In his stead, Kent Huskins made his first appearance since February, and was not either an appreciable plus or minus. Ben Eager and Jamal Mayers were reunited on the fourth line on Scott Nichols flanks, and Eager had his most solid game of the postseason, with three purposeful shots, and a couple of Hi, nice to see you hits on Alexander Edler and Daniel Sedin.

But this was not a game of individual highs for the Sharks. They held their own again Ryan Keslers line, but the Sedin line combined for 11 shots and the two third period goals that punctuated what was being revealed well before that.

Playing Vancouver even is playing Vancouver from behind. Maybe Game 1 can be laid in part at the feet of the taxing Detroit series, but Game 2 cannot. Not if the Sharks plan to reach the finals.

Ray Ratto is a columnist for CSNBayArea.com.

Frank Deford's longform storytelling made him worthy of our attention


Frank Deford's longform storytelling made him worthy of our attention

Frank Deford’s death over the weekend did not mark the end of longform sportswriting as we knew it; he had long ago become part of the electronic commentariat that has reduced longform’s place in the public’s attention span.

But there is still longform writing and storytelling to be found in many places, and it is still worthwhile. It has more production value, as the TV folks like to blather, and the words have to fight for their place between the cracks left by the pictures and the mutated graphics, but longform lives, and it should, lest we all agree as one people to further desiccate that attention span like a grapefruit left in the sun.

Deford’s death, though, reminds of when longform was the zenith of the storytelling art. It could, and still can, give you access and depth and breadth that a TV crew simply could not, and cannot. Even extended TV features are by their very nature so contrived by all the equipment that nothing is natural, nothing is a surprise, and the act of writing is almost an afterthought.

Deford knew this. He more than merely dabbled in TV himself, playing the wizened old raconteur who was as much character in his pieces as storyteller. He was also a star and a starmaker with The National, a daily sports network in newspaper form that was long on talent and ideas but short on delivery and distribution. It lasted 17 months, until mid-1991, but it led to grander attempts decades later, and could if you squint your eyes hard enough be the natural parent of Grantland and The Ringer and Vice and SB Nation and dozens of others – all bigger ideas, positioned in the post-typing world. Some lasted, more didn’t, but capitalism is like that – making fuel to keep the fires burning and the engines churning.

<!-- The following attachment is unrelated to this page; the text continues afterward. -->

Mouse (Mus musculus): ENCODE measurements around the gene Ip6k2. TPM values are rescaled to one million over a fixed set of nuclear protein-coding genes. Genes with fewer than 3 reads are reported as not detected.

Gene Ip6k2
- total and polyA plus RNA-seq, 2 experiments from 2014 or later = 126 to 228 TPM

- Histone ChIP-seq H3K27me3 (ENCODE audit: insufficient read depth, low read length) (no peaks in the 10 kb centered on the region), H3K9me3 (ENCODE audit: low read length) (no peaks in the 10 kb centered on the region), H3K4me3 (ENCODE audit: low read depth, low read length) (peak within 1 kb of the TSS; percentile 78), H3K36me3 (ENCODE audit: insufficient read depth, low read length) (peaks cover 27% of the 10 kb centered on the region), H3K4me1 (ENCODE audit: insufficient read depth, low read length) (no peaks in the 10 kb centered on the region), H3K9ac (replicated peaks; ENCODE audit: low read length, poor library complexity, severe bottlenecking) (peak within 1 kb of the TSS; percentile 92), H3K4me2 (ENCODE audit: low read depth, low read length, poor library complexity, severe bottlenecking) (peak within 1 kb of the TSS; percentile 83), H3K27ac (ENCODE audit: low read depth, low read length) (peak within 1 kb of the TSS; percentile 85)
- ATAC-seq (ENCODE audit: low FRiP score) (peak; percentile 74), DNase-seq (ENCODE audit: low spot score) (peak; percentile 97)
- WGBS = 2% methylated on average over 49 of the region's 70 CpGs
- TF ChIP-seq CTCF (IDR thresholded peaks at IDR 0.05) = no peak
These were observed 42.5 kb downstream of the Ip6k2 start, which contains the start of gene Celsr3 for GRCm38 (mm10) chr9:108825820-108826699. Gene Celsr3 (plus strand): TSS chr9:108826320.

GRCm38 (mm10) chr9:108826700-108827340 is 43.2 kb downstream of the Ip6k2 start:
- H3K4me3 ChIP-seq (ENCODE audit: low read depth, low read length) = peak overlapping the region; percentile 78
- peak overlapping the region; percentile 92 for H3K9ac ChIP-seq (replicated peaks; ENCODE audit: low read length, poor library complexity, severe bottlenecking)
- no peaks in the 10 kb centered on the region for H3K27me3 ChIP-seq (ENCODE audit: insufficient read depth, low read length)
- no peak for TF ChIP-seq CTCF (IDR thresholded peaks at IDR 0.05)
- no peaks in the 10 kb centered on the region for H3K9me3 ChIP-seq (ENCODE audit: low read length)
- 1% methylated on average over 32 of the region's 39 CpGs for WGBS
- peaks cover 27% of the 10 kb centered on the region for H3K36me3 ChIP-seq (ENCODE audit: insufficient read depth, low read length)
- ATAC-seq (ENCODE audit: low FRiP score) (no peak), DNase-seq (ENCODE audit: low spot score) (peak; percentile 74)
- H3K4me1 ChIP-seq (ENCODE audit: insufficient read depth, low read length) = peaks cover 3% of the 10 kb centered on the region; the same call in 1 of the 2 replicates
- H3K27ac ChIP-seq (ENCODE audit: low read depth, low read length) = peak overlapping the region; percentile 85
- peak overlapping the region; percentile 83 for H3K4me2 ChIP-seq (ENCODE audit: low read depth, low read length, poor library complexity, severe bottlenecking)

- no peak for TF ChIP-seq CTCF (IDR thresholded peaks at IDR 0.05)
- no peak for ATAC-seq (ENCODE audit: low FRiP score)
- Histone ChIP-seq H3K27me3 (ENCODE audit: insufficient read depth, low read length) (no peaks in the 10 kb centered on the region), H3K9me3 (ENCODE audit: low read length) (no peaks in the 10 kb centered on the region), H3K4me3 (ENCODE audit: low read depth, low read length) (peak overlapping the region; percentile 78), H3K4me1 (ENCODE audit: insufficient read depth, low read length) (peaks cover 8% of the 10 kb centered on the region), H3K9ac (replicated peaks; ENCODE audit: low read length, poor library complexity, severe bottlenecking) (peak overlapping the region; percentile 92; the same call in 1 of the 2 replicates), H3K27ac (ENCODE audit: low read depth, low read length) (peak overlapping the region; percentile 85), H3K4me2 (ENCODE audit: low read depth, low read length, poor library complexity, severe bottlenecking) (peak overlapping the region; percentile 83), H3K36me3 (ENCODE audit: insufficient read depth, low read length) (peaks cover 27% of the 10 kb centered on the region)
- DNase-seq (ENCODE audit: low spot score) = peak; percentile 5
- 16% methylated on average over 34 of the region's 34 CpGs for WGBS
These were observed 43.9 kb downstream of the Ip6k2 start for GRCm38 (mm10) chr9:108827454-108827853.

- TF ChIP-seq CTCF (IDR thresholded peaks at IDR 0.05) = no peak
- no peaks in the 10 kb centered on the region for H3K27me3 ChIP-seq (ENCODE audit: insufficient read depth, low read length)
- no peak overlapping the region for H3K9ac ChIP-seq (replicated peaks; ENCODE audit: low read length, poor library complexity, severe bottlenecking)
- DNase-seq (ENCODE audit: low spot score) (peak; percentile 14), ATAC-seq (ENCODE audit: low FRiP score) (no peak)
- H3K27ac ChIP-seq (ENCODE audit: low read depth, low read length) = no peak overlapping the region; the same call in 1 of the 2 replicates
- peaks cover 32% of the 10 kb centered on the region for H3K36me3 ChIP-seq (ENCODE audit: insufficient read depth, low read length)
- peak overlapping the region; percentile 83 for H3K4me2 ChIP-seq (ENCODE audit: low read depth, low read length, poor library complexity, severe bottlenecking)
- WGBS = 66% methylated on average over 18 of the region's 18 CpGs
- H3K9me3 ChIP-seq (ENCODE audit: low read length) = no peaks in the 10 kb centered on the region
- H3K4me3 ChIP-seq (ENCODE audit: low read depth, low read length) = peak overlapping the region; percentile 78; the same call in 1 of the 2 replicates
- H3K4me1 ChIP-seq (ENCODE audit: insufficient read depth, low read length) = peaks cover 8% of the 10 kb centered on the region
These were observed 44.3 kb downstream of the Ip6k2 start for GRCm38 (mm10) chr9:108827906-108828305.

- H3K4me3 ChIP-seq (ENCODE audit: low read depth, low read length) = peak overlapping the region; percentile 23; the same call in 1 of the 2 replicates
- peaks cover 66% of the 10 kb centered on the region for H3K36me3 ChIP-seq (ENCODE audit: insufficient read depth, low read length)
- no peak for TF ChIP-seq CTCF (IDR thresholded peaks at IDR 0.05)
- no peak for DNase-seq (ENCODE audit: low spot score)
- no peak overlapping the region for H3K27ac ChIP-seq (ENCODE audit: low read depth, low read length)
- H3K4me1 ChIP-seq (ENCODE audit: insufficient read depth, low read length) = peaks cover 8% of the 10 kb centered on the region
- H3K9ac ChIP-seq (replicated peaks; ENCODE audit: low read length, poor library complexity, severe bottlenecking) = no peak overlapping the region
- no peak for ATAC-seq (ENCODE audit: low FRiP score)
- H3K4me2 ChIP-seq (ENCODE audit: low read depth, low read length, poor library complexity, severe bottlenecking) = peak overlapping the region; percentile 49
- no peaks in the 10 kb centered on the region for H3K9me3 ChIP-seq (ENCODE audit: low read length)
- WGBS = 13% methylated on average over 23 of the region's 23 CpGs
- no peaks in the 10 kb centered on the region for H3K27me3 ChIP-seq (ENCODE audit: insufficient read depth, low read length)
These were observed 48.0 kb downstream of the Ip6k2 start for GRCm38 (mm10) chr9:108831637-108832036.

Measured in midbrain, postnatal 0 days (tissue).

Deford could have thrived in such a world, to be sure. He was not, in the hideous phrase, “a man of his time.” Indeed, he was a crossover figure years ago in ways that other longform writers attempt to resist even now. They want to be Deford at the height of his powers at a time when the instruments for their gift are either dying or veering away from anything that hits the 600-word mark.

But his passing did not kill the art of clever writing and incisive storytelling. There are far too many people who can do that still, even if the market for their gifts is neither as pronounced nor as eager for the product as it once was. It did remind us not only that he was a giant, but that there are still giants among us should we deign to take the time to seek them.

Thus, Deford’s death marked his passing but not the thing that made him worthy of our attention. Storytelling, longform and otherwise, remains the heart of why this is still worthwhile to a culture, and when the generation his work spawned starts to die off, I suspect we’ll still be saying the same thing then. Notebooks are smartphones, photographs are streams, but the human eye and ear and hand still remain pre-eminent.

That is, until the robots take over, at which point reading won’t be worth it.

Does St. Louis' suit against NFL mean hope for the City of Oakland?

Does St. Louis' suit against NFL mean hope for the City of Oakland?

You thought you were done worrying about the Raiders. You thought the votes were in, the moving vans booked for three years down the road, and all gnashing and sharpening of teeth was over. You thought you were free.